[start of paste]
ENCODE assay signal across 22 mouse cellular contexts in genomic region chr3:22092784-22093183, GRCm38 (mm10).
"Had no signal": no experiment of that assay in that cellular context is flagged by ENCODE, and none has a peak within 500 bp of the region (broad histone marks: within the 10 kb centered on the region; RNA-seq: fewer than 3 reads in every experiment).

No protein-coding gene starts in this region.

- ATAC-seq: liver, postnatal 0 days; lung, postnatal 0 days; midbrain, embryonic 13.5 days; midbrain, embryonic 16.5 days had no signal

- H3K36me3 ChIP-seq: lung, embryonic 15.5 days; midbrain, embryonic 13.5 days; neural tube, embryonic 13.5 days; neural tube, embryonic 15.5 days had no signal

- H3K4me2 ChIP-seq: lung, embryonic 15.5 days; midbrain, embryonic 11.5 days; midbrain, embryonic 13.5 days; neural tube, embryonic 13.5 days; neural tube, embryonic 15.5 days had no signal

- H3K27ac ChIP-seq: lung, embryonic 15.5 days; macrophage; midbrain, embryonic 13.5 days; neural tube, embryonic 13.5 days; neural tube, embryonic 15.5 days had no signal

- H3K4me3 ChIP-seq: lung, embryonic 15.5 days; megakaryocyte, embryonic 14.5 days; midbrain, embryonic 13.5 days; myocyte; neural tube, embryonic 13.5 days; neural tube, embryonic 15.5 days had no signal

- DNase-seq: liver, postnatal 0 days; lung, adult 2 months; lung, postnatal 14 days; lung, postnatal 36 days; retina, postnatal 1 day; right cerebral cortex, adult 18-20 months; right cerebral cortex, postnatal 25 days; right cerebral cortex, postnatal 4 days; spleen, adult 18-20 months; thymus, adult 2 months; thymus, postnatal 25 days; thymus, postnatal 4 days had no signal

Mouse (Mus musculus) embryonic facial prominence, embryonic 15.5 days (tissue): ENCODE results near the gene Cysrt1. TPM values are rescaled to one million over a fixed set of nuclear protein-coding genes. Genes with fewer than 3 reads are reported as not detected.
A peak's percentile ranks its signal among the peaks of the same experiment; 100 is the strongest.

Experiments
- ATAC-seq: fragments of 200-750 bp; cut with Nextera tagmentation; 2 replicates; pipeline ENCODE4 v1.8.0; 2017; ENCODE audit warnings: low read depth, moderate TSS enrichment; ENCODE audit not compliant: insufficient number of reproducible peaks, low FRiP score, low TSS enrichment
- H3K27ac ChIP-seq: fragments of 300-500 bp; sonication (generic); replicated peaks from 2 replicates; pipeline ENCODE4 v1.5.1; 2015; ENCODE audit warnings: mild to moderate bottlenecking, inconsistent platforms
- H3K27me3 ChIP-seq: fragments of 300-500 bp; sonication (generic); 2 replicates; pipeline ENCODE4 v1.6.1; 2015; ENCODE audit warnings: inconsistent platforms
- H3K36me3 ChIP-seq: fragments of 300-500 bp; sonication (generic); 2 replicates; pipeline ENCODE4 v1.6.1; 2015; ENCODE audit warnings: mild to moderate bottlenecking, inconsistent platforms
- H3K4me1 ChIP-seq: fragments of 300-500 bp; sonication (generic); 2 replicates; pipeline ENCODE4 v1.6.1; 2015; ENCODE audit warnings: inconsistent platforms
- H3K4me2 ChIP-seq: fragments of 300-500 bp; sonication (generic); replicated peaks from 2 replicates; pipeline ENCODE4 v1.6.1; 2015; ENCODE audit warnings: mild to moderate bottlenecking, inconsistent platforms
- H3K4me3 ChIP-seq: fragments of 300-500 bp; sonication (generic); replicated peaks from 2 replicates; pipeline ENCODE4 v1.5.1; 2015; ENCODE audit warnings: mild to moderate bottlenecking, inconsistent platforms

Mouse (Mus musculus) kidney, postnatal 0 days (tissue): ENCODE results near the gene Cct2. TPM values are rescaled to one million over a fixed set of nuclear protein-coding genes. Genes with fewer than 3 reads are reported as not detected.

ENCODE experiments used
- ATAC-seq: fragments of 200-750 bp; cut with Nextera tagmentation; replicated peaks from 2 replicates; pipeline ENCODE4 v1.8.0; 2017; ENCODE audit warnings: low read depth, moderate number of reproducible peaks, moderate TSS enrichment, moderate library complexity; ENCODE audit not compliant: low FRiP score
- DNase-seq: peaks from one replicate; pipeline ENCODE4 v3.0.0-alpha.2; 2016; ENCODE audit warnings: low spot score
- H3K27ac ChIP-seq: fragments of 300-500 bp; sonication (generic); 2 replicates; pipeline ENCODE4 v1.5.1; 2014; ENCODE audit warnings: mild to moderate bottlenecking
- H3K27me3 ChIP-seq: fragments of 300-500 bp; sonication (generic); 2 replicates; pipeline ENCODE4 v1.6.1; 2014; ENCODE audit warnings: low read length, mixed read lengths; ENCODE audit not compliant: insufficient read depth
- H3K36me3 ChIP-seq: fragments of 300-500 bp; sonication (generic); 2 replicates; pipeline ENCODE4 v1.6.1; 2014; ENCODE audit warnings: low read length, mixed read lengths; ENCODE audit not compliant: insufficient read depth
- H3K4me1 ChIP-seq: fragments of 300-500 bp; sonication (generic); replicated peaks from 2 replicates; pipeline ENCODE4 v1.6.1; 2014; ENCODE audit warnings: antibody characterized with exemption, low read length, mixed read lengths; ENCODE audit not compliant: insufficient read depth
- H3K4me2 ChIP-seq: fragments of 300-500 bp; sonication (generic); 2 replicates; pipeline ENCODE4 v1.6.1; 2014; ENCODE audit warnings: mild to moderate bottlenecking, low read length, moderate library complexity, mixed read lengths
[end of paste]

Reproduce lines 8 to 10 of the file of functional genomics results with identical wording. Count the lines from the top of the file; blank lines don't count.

- H3K4me3 ChIP-seq: lung, embryonic 15.5 days; megakaryocyte, embryonic 14.5 days; midbrain, embryonic 13.5 days; myocyte; neural tube, embryonic 13.5 days; neural tube, embryonic 15.5 days had no signal

- DNase-seq: liver, postnatal 0 days; lung, adult 2 months; lung, postnatal 14 days; lung, postnatal 36 days; retina, postnatal 1 day; right cerebral cortex, adult 18-20 months; right cerebral cortex, postnatal 25 days; right cerebral cortex, postnatal 4 days; spleen, adult 18-20 months; thymus, adult 2 months; thymus, postnatal 25 days; thymus, postnatal 4 days had no signal

Mouse (Mus musculus) embryonic facial prominence, embryonic 15.5 days (tissue): ENCODE results near the gene Cysrt1. TPM values are rescaled to one million over a fixed set of nuclear protein-coding genes. Genes with fewer than 3 reads are reported as not detected.